• Good points: It doesn't involve eating anything and bacteria are easily washable and killable with any common spray found in boots.
  • Bad points: Slovenia is developing flu vaccines. If we apply a cream for detection and it works, it only solves part of the problem, as people also catch colds by other means, not just the skin.



wiki neuroaminadase
wiki hemagglutinin


Problem: Hypertension. Angiotensin I converting enzyme (ACE) catalyses formation of angiotensin II (vasoconstrictor) and inactivation of bradykinin (vasodilator). Important role in RAS - regulation of blood pressure and fluid homeostasis. Action of ACE acts to raise blood pressure - hypertension; numerous deleterious effects. ACE is thus an ideal therapeutic target for hypertension. Existing ACE inhibitory drugs are useful but have some unpleasant side-effects and are also fetotoxic.

Solution: Number of animal/plant food-derived peptides have been shown to exhibit anti-ACE activity; these include peptides from milk, egg, muscle protein, sunflower, mung bean soy bean, garlic, broccoli, wine and cereal storage proteins (many others also). Tripeptides produced by Lactobacillus helveticus produces ACE inhibitory tripeptides under the activity of a preoteinase that hydrolyses milk. This has been used to ferment milk, which is then dried into a powder. We could get our bacteria to express the proteinase and encapsulate it. Then people with hypertension can add it to their morning cereal for their daily dose of ACE inhibitory tripeptides.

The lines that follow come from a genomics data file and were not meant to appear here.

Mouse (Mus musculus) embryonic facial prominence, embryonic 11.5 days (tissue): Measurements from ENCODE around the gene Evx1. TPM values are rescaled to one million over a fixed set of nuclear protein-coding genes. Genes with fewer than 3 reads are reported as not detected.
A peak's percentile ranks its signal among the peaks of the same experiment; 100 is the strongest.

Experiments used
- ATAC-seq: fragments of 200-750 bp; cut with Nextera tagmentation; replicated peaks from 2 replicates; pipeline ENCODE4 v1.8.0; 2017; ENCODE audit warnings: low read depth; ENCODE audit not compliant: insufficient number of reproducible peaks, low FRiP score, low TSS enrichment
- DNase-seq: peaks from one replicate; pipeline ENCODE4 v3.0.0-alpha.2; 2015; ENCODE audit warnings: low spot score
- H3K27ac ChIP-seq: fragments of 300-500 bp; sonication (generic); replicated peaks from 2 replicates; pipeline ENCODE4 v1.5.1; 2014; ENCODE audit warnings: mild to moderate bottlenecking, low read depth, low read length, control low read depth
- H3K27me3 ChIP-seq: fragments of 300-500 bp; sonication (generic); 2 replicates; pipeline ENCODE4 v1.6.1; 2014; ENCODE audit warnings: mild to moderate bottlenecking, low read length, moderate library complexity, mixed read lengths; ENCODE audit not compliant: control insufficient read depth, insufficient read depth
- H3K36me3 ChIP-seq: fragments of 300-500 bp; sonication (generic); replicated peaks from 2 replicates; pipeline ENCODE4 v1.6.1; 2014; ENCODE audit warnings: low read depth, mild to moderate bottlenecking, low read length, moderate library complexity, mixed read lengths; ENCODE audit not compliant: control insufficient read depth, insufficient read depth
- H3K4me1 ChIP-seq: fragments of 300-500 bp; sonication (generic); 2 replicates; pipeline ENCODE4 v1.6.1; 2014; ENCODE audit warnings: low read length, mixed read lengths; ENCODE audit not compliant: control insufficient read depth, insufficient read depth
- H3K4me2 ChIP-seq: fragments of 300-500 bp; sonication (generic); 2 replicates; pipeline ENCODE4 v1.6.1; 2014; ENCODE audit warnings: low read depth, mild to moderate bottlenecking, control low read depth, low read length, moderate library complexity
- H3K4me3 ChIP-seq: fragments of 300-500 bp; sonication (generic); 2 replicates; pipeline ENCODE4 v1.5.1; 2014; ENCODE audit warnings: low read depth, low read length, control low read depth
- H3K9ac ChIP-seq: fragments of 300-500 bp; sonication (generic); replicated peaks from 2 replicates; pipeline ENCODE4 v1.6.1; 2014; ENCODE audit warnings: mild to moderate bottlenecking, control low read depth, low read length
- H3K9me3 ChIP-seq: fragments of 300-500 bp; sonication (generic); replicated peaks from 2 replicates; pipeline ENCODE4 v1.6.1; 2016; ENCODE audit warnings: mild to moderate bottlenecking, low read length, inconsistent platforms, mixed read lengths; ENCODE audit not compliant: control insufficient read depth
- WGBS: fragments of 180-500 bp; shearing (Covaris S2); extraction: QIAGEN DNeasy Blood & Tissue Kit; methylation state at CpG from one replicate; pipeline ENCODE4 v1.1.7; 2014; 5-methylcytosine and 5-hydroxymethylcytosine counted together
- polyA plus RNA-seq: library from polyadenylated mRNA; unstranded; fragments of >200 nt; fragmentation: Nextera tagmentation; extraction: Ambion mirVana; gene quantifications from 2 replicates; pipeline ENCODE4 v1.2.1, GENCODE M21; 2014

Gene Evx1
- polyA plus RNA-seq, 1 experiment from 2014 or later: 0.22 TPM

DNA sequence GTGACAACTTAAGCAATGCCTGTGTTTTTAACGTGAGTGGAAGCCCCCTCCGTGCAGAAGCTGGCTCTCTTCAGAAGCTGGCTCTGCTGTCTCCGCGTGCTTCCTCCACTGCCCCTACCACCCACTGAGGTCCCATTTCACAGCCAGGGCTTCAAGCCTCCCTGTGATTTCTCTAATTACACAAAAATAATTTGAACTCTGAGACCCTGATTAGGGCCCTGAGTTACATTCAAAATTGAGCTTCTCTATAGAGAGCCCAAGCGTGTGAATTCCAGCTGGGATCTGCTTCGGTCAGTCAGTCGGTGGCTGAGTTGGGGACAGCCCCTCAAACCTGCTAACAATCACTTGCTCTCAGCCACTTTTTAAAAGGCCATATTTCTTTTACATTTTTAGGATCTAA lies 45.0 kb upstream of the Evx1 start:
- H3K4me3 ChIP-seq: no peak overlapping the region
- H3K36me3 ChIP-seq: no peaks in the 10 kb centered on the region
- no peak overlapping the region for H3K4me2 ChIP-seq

Reference: http://www.pubmedcentral.nih.gov/articlerender.fcgi?artid=194939

Author Royah Vaezi

A potential application: Initial interest in the practical applications of brightly coloured anthocyanins found in plants and vegetables has stemmed from their potential as replacements for banned dyes because they have no apparent adverse effects on human health. Recently much attention has been drawn to anthocyanin-derived plant products due to their general antioxidant properties and a consistent association between the consumption of diets rich in fruits and vegetables and a lower risk of cancer and cardiovascular disease.

This study (2009) demonstrates for the first time the expression of an artificial gene cluster in E. coli of four plant-derived genes involved in the lower anthocyanin biosynthetic pathway.

However, cancer research on anthocyanins is the most advanced, where black raspberry (Rubus occidentalis L.) preparations were first used to inhibit chemically induced cancer of the rat esophagus by 30-60% and of the colon by up to 80% (see references).

Bacterial strains, plasmids, and culture conditions. E. coli TOP10F was used for DNA manipulations and E. coli JM109 for shake flask experiments. Plasmids pTrcHis2-TOPO and pK184 were used for cloning.

Reference: http://aem.asm.org/cgi/content/full/71/7/3617?maxtoshow=&HITS=10&hits=10&RESULTFORMAT=&fulltext=biosynthesis&searchid=1&FIRSTINDEX=0&volume=71&issue=7&resourcetype=HWCIT

Author Dineka Khurmi

Other areas of interest:

These might provide some food for thought...

1) Antimicrobial agents

2) UV absorbing proteins

3) Pigments (e.g. paint or ink)

4) Washing powder or other cleaning enzmyes

5) Anti-aging peptides

6) Biotoxins (e.g. pesticides)

7) Odour

8) Biofuels (Cellulases)

9) Food additives (myrosinase)

James Field